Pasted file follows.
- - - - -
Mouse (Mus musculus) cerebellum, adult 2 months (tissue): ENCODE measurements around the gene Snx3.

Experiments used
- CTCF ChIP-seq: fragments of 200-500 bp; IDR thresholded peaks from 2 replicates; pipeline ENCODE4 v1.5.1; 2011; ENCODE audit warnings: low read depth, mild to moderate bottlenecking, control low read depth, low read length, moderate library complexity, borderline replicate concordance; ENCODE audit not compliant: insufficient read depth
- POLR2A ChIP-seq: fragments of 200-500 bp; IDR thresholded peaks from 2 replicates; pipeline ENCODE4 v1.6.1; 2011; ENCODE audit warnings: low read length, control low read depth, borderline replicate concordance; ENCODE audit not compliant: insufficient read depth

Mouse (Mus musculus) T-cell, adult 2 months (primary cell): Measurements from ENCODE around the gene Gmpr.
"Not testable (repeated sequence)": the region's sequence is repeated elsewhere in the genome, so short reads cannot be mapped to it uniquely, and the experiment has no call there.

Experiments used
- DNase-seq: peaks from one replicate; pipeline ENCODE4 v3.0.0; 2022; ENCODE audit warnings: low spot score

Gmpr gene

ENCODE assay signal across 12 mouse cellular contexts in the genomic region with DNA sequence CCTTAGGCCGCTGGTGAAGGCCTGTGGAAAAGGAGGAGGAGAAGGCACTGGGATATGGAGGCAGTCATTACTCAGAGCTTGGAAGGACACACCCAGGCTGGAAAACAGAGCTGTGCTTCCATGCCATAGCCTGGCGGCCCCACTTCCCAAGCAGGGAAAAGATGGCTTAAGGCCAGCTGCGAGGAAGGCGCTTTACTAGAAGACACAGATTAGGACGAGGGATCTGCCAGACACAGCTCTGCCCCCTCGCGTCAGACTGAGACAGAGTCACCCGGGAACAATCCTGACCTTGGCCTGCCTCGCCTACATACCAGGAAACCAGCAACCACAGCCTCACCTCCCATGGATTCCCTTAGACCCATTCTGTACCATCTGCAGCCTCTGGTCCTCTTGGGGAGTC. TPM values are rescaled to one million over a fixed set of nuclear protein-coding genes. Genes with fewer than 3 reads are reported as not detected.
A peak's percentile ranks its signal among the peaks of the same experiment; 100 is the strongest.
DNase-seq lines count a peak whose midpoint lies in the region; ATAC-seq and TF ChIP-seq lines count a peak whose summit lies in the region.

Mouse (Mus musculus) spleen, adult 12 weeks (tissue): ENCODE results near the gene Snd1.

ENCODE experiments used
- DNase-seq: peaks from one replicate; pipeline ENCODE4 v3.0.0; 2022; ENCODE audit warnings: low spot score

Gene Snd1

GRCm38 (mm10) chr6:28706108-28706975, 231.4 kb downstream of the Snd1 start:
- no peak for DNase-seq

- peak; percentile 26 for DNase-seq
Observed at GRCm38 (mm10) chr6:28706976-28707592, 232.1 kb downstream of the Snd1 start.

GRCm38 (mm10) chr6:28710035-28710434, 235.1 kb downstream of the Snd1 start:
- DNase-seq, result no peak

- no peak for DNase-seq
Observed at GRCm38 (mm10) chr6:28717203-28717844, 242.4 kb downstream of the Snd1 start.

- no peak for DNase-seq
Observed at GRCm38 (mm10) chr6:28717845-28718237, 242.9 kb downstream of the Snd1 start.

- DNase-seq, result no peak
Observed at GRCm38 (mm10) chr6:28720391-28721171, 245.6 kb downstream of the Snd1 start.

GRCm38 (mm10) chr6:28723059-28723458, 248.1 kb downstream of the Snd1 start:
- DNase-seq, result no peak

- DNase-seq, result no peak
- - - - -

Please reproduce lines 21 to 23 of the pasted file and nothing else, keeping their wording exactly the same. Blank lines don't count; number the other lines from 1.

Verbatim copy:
GRCm38 (mm10) chr6:28710035-28710434, 235.1 kb downstream of the Snd1 start:
- DNase-seq, result no peak

- no peak for DNase-seq